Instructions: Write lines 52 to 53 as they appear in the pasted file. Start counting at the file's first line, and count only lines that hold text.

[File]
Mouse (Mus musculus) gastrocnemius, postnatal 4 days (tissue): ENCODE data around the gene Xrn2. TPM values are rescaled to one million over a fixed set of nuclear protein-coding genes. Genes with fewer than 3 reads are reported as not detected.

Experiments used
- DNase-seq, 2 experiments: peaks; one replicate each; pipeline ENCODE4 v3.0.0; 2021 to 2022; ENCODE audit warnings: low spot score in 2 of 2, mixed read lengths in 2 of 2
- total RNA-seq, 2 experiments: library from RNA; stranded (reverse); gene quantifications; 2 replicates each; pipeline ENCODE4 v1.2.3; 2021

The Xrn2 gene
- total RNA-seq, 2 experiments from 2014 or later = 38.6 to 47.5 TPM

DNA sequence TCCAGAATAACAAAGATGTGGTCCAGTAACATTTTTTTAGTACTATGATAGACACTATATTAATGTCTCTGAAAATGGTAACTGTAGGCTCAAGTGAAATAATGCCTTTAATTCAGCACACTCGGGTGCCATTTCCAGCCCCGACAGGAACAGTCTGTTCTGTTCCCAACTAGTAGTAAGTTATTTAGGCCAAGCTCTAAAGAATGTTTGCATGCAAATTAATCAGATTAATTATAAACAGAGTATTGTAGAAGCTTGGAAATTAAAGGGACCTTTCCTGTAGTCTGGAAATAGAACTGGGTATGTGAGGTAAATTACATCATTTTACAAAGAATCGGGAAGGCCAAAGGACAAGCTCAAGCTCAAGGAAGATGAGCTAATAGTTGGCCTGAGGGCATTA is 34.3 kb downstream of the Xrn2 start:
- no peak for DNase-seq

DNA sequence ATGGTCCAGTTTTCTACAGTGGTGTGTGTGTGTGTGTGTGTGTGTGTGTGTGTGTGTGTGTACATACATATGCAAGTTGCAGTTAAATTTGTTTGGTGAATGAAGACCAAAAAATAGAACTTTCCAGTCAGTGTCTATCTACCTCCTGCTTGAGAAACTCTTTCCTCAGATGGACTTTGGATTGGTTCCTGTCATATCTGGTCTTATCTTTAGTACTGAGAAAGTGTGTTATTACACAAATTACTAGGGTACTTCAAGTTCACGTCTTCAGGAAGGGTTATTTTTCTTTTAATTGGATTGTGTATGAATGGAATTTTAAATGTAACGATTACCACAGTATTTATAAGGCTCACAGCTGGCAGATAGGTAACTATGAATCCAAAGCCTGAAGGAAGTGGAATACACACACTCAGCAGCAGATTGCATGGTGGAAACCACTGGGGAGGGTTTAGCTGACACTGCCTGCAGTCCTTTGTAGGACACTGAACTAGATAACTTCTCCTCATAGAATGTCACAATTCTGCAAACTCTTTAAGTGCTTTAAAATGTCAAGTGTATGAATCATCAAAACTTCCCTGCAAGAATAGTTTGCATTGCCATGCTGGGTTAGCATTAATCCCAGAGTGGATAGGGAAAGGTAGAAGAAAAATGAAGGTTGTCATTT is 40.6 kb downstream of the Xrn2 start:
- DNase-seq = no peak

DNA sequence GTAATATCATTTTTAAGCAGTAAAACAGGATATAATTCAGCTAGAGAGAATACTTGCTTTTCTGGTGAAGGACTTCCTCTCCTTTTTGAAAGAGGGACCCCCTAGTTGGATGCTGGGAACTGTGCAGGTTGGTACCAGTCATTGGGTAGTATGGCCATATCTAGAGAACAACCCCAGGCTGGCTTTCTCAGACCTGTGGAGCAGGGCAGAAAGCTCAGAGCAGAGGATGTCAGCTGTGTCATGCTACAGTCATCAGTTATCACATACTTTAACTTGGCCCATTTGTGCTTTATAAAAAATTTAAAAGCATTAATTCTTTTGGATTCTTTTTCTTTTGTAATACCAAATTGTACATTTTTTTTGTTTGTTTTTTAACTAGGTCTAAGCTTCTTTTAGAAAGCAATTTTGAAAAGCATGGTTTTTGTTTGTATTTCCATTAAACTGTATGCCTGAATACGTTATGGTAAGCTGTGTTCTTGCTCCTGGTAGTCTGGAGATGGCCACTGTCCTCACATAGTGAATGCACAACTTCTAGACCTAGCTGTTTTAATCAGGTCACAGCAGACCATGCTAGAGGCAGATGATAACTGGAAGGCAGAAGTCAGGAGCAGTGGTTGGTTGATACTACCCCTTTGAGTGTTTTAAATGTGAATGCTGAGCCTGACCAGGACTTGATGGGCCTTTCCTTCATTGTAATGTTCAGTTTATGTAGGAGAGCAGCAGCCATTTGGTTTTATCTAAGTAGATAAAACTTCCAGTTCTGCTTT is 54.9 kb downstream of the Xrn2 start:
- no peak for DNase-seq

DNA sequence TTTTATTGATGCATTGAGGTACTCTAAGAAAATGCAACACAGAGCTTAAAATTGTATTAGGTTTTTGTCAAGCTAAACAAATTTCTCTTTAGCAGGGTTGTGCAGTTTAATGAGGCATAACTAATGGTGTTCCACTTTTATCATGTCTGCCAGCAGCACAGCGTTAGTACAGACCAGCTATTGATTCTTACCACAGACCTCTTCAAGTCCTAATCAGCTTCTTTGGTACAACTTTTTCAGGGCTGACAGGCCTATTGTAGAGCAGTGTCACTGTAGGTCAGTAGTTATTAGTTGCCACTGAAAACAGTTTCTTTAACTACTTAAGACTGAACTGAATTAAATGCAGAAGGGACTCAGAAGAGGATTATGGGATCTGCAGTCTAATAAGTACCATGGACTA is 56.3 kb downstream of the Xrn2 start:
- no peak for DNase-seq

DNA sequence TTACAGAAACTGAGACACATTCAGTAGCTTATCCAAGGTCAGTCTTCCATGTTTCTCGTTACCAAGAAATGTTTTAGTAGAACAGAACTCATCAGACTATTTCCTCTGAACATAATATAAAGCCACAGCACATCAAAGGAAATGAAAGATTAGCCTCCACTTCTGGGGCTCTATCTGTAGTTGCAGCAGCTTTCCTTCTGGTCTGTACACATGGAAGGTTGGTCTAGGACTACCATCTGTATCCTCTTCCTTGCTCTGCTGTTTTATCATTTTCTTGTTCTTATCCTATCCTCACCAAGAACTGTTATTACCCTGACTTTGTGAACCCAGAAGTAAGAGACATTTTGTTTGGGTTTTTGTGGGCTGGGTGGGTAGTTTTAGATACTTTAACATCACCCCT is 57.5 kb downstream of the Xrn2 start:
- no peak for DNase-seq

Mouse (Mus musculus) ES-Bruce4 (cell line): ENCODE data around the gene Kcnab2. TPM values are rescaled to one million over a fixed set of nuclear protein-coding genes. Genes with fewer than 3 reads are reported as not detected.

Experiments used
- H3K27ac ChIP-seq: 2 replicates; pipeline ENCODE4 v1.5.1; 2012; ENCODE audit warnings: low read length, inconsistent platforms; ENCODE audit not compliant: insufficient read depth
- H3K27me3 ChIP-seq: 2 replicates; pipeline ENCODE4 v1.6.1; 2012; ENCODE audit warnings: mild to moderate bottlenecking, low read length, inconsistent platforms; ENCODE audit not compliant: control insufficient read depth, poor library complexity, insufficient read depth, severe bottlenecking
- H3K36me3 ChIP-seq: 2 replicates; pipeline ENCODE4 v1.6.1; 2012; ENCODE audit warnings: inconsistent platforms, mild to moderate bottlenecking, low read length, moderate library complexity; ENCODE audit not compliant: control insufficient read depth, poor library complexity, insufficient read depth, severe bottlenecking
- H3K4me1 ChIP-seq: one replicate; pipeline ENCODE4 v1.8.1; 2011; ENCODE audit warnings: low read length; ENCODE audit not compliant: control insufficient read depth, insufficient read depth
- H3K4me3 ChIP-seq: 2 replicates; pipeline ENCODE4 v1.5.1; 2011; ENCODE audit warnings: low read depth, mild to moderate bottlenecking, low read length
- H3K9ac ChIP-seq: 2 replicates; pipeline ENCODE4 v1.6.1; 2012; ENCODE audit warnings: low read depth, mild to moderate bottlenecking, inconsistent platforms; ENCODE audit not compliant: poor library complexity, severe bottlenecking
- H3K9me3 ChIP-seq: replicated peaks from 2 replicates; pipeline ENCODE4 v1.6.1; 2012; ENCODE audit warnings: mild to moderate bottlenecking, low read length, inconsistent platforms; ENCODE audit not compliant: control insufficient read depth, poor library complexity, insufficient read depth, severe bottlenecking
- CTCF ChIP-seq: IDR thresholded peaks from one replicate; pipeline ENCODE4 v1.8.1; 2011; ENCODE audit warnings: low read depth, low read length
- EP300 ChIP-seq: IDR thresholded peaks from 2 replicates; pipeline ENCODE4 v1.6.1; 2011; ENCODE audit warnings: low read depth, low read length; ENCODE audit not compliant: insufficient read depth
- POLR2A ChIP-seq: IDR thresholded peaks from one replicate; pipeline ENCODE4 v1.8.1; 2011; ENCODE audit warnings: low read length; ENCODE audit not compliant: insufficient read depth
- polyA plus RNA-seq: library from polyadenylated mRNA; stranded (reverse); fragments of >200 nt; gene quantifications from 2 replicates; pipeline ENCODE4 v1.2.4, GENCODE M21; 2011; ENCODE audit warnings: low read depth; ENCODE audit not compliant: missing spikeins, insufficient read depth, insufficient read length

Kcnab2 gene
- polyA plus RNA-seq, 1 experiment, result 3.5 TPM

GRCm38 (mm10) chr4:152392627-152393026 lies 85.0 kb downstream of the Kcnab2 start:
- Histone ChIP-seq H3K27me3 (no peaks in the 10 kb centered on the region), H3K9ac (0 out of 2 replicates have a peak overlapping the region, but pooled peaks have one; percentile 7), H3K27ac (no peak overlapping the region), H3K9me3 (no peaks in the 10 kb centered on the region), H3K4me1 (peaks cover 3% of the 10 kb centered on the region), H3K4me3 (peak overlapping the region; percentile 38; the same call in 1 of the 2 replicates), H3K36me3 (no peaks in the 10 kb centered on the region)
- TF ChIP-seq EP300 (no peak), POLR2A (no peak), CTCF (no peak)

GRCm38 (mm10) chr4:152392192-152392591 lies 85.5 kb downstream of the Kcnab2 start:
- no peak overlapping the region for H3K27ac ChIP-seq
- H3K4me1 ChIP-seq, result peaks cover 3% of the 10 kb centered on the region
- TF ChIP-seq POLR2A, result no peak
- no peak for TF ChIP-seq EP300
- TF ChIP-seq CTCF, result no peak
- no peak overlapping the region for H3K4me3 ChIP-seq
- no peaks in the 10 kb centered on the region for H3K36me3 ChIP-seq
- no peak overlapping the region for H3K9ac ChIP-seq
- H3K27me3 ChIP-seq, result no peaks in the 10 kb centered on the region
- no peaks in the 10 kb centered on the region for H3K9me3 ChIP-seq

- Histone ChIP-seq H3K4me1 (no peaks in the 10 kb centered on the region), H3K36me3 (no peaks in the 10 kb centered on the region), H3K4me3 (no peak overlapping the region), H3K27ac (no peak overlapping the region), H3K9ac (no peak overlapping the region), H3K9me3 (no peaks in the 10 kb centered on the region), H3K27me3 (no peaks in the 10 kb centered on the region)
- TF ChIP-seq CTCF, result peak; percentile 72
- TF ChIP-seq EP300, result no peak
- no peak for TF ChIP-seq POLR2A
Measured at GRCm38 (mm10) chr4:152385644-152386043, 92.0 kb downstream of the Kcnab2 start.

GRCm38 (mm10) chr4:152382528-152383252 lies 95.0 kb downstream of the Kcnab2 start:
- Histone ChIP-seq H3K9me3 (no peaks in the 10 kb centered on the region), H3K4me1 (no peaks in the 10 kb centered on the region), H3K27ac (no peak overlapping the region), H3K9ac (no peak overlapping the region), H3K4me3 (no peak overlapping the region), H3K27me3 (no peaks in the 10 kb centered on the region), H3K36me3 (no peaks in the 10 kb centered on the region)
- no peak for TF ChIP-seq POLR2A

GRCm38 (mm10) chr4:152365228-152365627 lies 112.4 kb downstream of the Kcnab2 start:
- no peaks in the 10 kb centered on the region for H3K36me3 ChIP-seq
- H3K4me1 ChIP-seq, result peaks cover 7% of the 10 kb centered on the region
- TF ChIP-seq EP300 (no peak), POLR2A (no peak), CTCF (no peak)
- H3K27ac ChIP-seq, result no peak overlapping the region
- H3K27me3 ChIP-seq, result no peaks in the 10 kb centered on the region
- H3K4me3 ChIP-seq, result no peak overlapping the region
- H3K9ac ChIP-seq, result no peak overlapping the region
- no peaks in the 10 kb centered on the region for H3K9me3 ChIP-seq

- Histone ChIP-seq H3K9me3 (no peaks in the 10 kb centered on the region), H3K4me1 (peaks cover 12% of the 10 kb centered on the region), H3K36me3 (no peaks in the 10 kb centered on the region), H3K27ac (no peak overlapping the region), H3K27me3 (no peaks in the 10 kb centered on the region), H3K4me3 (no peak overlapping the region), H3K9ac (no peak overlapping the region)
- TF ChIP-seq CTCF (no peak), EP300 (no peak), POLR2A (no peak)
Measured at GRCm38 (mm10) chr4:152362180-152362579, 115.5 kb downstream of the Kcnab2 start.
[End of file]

- Histone ChIP-seq H3K9me3 (no peaks in the 10 kb centered on the region), H3K4me1 (no peaks in the 10 kb centered on the region), H3K27ac (no peak overlapping the region), H3K9ac (no peak overlapping the region), H3K4me3 (no peak overlapping the region), H3K27me3 (no peaks in the 10 kb centered on the region), H3K36me3 (no peaks in the 10 kb centered on the region)
- no peak for TF ChIP-seq POLR2A